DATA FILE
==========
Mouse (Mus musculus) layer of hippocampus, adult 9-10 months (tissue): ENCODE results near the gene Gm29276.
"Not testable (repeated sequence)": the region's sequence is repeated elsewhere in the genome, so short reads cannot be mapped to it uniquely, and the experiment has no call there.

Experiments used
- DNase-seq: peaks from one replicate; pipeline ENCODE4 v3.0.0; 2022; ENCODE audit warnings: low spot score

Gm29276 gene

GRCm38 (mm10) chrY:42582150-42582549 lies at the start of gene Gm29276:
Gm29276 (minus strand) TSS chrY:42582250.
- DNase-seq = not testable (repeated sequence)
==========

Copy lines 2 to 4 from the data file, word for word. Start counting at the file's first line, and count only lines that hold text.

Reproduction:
"Not testable (repeated sequence)": the region's sequence is repeated elsewhere in the genome, so short reads cannot be mapped to it uniquely, and the experiment has no call there.

Experiments used
- DNase-seq: peaks from one replicate; pipeline ENCODE4 v3.0.0; 2022; ENCODE audit warnings: low spot score